Other Information - Description: Bell's Dairy entry for July 13th 1921:"I visited the Lhasa Police Court, Mi-pon's Office, today with Palhese. It is on the upper story of a building in the Eastern quarter of Lhasa, and its lock-up is in the lower story of the building. As we enter through a largish rrom on the ground floor we see a number of cangues (heavy wooden boards for putting round the necks of prisoners,) lying against the walls. On the roof outside the Police Courtroom are various instruments of punishment or torture; whips with wicked-looking leather thongs; heavy stones for putting on the prisoner's head, so heavy that, says Palhese, the eyes bulge out; and small wooden bars which can be tightened or loosened at will with strong iron screws these being a Chinese invention for squeezing the fingers (Photos 3A). // I am shown a wooden grating down below on the lower floor. Below this is the lock-up, which is divided into three rooms, each with its locked door and devoid of ventilation or light except such as may filter through small chinks above the door. There are at present 17 under-trial prisoners. They are distributed among these three rooms. Some are in for a few days only. One has been in for three years, a man accused of murder whose case is not yet decided. From these black, airless rooms none emerge except when brought to the Court for further enquiry, an event which may happen once in a month or two, or not once in six months, as is the case with the three-year prisoner. For with him, though his case is not yet finally judged, the obtaining of fresh evidence is a rare occurrence. // I tell Palhese that three years in confinement in such a dungeon would kill most Englishmen, "and it kills two out of three Tibetans," he replies. "Does it not drive them mad?" I query. "Oh no, it does not do that," he replies in a surprised tone, as much to say, "Why should it?" Tibetans are free from nerves such as we know them. // The court room is a pleasant little room about 20ft long by 15ft broad, windows running down one of the sides for the greater part of its length. At the end of the room, furthest from the door, are the seats of the two Magistrate. These are the ordinary padded Tibetan cushions raised on a wooden framework about eighteen inches from the floor with the usual low Tibetan tables in front of them. The two Magistrates (Mi-pon) always sit together for the trial of cases. Lower seats, facing at right angles to them, down each side accommodate the clerks. The accused stands outside the window on the roof of the lower story. // To the left of the Magistrates is an image of Desi Sang-gye, the famous Regent of Tibet, who ruled the country during the time of the 5th D[alai] L[ama] and is said to have established this court as well as the Police court on Potala Sho (Sho Le-kung), which deals with cases from outside Lhasa town. In the Sho Le-kung the De-si's throne is preserved, but not used now-a-days. It is left as a memento and object of veneration. // In front of this image, which sits back against the wall, is a butter-lamp in a frame of green and gauze, surrounded by a prayer wheel of silk and paper, which is turned - of course, in the correct direction, - by the draught from the flame of the lamp. It stands on a small square table, which here serves the purpose of an altar, and in front of it are seven small bell-metal bowls of holy water. Even in a police court religious emblems are prominently present. // On the walls various letters and other documents are pasted. Some are applications from persons whose property has been stolen. They ask for investigation. Some are from receivers of stolen property, asking for an extension of time in which to pay the fines imposed on them. One, directly behind the Magistrates' seat is a scale of punishments ... Against a wall, jutting out into the room and facing the Magistrates' seat, are cupboards in which the more valuable records and books are kept. For instance, the income and expenditure of the court. Among the items of expenditure will be found not only the pay of the establishment but contributions which the Court has to make to specified monasteries. In the cupboard will also be found the orders of the Government, defining the jurisdiction of the court, papers of the landed estates from which they collect the revenue due to the Government, and are thus helped to meet the claims upon them. ... I took photos of the court room and of the instruments of torture." [Diary Vol. XI, pp. 32-7]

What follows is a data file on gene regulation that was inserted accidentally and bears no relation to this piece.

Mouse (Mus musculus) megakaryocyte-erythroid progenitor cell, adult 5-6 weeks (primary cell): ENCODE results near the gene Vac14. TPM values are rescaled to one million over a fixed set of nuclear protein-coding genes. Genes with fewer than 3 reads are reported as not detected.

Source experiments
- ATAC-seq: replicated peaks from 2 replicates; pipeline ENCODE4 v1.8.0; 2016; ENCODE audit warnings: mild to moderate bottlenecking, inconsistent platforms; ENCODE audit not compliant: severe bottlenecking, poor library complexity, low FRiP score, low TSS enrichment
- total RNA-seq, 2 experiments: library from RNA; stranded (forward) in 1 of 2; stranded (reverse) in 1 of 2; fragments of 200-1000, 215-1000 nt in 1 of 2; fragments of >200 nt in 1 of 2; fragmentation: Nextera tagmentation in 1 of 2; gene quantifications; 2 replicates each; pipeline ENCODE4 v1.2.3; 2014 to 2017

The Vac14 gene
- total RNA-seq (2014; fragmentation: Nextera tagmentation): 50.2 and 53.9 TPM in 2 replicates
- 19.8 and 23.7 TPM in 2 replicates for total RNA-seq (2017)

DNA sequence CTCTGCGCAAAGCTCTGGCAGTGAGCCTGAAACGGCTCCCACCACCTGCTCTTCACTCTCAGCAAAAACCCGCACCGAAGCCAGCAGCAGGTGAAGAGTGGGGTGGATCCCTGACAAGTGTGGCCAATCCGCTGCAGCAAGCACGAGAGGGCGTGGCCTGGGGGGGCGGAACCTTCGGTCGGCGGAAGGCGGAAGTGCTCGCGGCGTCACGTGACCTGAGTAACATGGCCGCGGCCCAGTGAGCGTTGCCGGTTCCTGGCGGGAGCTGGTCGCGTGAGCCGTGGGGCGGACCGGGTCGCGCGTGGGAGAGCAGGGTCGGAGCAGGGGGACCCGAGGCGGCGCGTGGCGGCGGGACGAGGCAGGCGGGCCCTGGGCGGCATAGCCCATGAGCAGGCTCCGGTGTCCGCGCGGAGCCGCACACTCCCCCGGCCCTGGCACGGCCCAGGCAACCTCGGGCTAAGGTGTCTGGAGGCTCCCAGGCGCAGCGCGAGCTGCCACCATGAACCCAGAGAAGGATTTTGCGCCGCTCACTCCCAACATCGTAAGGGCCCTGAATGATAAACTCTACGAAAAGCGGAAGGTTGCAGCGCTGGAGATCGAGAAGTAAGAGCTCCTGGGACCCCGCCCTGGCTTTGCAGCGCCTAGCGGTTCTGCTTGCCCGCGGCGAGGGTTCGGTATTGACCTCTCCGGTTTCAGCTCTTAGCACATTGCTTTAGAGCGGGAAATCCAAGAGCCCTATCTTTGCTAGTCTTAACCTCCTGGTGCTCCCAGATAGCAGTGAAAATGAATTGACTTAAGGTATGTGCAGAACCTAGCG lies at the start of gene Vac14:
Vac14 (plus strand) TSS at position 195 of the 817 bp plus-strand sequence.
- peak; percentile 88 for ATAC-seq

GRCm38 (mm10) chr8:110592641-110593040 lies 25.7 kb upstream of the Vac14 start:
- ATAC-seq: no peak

For Citation use:
The Tibet Album. "Court room of Police Magistrates in Lhasa" 05 Dec. 2006. The Pitt Rivers Museum. <http://tibet.prm.ox.ac.uk/photo_1998.285.637.html>.